Before you read this, I would personally like to say that I don't agree with this review.... but each to his own I guess.... Come to Sydney, see the show yourself and make up you own mind!
Banalities at the Barricades
Les Miserables, Theatre Royal, November 28, Sydney, Australia
There are many aspects to admire in a work which displays such universal appeal as Les Miserables. On Saturday night, a finely realised return 10th anniversary season - with many new and talented faces - was rapturously received. Clearly I was the odd one out, but for the third time the work almost entirely failed to engage me.
The new line-up is capable and committed, but without the charisma of the original casting. Natalie Mendoza as Eponine is a star to watch. And David Campbell, a mini-star just back from New York, has yet to find the potency of the production's one great song, "Empty Chairs at Empty Tables".
Dave Willets, as the escaped ex-criminal Jean Valjean, and Michael McCarthy as Javert, the man who stalks him, are good without being outstanding.
Understandably, few performers can match the likes of Philip Quast, whom many of us have seen playing Javert, but this is one musical which, with its focus on the sweep of history, is weak in its individual characterisations and truly outstanding performances do make a difference.
Negative criticism of a musical seems to be generally regarded as party-pooping. As a professional critic, who sees a hundred shows a year, it is difficult to be swept away by the predictable. Andrew Lloyd Webber might be the master of the banal, but at least he supplies us with some tasteless quirks. The music of Les Mis is almost entirely devoid of surprise.
Perhaps this helps explain the mass appeal. Even if you've never heard the song, you know exactly what note's coming next. And just when you think one of the more horrible melodies has been done to death, it comes back from the grave to torture you further. And probably a couple more times after that.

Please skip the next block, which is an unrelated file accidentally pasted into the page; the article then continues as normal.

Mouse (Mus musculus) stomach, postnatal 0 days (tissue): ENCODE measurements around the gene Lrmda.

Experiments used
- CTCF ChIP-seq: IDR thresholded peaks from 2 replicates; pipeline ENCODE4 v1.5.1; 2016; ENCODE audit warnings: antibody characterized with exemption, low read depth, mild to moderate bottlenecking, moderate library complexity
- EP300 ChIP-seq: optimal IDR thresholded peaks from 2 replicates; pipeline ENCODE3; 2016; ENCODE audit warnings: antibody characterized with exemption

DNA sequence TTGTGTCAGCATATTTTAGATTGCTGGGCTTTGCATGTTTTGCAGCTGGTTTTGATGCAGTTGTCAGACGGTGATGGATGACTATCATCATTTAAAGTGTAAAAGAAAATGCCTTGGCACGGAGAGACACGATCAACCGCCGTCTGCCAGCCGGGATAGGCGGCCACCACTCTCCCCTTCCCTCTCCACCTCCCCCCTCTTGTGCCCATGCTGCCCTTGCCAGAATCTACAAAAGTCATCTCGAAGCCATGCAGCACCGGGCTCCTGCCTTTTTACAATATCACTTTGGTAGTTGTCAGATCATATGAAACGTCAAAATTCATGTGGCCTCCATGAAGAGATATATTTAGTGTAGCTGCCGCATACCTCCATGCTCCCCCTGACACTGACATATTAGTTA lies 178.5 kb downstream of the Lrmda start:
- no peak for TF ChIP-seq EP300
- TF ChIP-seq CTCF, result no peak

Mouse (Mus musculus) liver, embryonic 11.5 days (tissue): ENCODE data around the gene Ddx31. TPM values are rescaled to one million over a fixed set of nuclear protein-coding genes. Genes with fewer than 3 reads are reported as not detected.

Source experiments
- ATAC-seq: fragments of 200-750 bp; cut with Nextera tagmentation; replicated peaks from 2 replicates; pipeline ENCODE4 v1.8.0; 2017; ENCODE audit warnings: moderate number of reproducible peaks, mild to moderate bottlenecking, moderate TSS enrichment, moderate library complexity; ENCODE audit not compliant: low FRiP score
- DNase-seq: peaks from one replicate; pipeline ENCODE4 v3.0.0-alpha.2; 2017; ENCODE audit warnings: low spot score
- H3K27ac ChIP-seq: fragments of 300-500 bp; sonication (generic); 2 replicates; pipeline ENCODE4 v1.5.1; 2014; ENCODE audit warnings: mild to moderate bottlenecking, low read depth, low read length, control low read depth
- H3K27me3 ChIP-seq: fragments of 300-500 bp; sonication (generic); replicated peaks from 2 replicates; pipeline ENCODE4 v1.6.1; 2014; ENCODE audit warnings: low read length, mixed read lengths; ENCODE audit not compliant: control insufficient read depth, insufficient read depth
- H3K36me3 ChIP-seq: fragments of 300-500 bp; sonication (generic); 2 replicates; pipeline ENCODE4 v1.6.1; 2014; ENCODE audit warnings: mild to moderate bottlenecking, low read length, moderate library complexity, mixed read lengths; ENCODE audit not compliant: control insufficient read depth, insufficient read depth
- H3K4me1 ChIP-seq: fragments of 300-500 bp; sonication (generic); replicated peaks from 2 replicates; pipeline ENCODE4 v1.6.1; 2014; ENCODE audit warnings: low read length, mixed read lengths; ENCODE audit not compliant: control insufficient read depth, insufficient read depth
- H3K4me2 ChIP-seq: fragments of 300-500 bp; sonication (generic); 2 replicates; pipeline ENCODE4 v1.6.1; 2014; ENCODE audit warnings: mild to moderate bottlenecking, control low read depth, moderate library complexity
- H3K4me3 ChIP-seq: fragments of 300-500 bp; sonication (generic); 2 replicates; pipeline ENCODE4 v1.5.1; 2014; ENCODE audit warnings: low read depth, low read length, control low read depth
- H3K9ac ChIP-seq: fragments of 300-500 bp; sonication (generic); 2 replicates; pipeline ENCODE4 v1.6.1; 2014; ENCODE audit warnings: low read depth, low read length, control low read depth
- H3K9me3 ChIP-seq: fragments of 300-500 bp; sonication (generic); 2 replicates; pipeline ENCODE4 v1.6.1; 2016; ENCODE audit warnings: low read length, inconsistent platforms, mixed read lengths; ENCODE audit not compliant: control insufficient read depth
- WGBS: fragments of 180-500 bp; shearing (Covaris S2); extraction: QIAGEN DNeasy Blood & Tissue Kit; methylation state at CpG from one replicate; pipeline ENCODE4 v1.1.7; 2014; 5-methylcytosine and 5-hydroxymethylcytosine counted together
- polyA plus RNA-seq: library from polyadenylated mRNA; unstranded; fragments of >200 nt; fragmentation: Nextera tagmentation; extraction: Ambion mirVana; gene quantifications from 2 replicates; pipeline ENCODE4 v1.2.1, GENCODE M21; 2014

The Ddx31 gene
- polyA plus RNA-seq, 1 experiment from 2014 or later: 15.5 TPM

Les Mis stands as a great musical monument to the put-upon-classes. It takes the side of the Parisian poor in their struggle to overturn the self-serving union of old Royals and new mercantile rich who, by the early 1800s, had reduced the lives of millions to penury. It is right to summarise the book as a struggle between the lower classes and the better off, and it is a nice sentiment on which to hang a succesful musical. Why not an anthem of hope for today's put-upon-classes?
Underlying the battle of Javert and Jean Valjean we have a subplot featuring two equally pretty young women - Eponine and Cosette (Theresa Borg). Cosette is the orphaned daughter of the factory worker Fantine (Rachel Beck). She grows up with Eponine and her parents, the nasty, grasping Thenardiers (William Zappa and Donna Lee). The Thenardiers run a tavern and treat Cosette as a slave until Valjean buys her from them and gives her a fresh chance in life.
As a young woman Eponine survives on the streets, while Cosette lives well with Valjean, now a factory owner and the mayor. Broken-heartedly, Eponine must watch as the man she loves, the student Marius, falls for Cosette. Humiliatingly, she is required to carry correspondence between the pair which I don't think many jilted women of today would agree to.
I'm surprised more women don't find Les Mis off-putting. Apart from the heroic martyrdom of Eponine at the barricades, still pathetically at Marius's side, the women are strictly divided into the classic stereotypes of breeders and whores. They do not feature in the active struggle, except as bedraggled designer filling. A whole song and dance routine, "Lovely Ladies Waiting in the Dark", is devoted to whoredom, while the rest of the women, in rags, are loaded down with their whingeing litters.
I have other problems with the piece, too complex to pursue in the space of a review. In essence, I sense an inbuilt contradiction. We come away humming a homage to the under-classes. While, on the evidence supplied, and true to history in the longer term, it is others who reap most of the rewards.
Personally, I think Marius chooses the wrong girl. But perhaps we should blame Victor Hugo for this. For most of his life a conservative politically, he changed sides only when the writing was well and truly on the wall. Meanwhile, an incorrigible seducer, he carried his appallingly chauvinistic attitude toowards women to the grave.
Les Mis remains one of the most technically impressive and popular stage spectaculars of our era. This anniversary season is of a high order if not quite awesome enough to transport us out of the banalities and cliches.
Finally, I just don't find the story very well-told. It is almost impossible to follow without resorting to the program notes. We are carried along mostly by the music. And, as I began by saying, the music sucks.
James Waites - Sydney Morning Herald